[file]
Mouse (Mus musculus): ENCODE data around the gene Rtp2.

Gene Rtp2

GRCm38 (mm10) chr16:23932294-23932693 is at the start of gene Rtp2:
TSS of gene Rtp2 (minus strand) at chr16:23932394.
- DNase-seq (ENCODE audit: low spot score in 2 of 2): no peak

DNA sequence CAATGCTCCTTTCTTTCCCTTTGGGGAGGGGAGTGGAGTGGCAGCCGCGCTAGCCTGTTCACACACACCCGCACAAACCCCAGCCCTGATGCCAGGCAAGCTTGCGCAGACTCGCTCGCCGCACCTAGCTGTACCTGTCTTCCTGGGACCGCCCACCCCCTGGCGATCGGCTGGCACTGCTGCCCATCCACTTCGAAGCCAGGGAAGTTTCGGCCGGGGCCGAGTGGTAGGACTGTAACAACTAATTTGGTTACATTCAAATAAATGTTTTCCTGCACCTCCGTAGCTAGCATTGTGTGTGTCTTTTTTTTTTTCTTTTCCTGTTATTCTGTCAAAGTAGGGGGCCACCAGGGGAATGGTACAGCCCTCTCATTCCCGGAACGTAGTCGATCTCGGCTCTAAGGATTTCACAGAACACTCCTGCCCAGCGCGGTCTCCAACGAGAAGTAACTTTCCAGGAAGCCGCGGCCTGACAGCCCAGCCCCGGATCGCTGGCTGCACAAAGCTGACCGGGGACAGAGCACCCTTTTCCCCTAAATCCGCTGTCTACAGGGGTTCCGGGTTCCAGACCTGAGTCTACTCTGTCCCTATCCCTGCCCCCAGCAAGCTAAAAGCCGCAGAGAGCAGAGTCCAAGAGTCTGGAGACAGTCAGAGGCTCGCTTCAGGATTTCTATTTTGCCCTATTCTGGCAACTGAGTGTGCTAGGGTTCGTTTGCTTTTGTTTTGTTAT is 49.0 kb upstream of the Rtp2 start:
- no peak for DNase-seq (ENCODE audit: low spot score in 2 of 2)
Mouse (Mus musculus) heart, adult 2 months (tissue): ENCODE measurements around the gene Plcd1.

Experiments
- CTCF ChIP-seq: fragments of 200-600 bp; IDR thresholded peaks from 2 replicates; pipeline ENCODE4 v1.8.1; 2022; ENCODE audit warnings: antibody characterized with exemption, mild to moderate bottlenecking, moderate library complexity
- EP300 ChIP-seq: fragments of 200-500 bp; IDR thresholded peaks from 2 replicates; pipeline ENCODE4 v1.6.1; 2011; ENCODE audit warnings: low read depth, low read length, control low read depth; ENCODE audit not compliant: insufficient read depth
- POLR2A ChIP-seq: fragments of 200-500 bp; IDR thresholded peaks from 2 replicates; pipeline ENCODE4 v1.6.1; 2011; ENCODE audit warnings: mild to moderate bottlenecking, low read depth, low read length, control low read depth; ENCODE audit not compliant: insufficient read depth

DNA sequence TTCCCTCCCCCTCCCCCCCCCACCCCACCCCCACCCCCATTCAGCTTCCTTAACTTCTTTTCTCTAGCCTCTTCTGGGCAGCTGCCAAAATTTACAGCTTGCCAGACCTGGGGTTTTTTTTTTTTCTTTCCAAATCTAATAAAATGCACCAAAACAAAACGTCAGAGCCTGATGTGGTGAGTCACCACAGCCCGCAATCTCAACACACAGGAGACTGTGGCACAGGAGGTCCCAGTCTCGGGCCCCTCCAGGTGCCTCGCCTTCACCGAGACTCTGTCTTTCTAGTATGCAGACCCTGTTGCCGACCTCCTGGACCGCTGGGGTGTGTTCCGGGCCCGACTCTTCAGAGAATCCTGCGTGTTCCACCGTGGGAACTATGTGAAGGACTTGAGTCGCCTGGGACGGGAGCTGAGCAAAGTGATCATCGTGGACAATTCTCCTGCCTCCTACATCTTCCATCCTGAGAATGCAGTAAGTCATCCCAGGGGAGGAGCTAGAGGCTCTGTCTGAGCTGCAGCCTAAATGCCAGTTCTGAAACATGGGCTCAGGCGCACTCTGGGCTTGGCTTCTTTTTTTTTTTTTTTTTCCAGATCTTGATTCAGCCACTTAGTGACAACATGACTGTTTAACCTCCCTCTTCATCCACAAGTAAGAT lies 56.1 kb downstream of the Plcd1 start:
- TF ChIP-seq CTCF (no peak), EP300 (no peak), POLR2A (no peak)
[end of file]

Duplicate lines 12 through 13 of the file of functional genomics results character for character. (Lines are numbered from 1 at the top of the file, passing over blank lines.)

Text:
- POLR2A ChIP-seq: fragments of 200-500 bp; IDR thresholded peaks from 2 replicates; pipeline ENCODE4 v1.6.1; 2011; ENCODE audit warnings: mild to moderate bottlenecking, low read depth, low read length, control low read depth; ENCODE audit not compliant: insufficient read depth

DNA sequence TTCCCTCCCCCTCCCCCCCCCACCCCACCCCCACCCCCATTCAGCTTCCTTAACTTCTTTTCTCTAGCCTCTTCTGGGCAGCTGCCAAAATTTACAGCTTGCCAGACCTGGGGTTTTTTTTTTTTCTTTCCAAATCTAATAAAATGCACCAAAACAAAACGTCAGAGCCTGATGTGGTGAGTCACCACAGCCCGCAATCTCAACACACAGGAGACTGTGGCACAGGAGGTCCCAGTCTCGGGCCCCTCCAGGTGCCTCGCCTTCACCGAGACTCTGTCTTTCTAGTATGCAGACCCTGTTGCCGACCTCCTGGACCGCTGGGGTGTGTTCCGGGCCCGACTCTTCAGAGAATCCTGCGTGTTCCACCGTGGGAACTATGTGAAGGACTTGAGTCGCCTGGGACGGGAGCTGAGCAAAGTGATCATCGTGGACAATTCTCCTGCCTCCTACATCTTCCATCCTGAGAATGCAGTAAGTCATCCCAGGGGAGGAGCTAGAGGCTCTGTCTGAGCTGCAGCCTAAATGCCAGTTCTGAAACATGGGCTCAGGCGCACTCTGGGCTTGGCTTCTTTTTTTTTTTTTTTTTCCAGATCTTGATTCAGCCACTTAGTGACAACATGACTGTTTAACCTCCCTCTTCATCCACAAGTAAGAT lies 56.1 kb downstream of the Plcd1 start: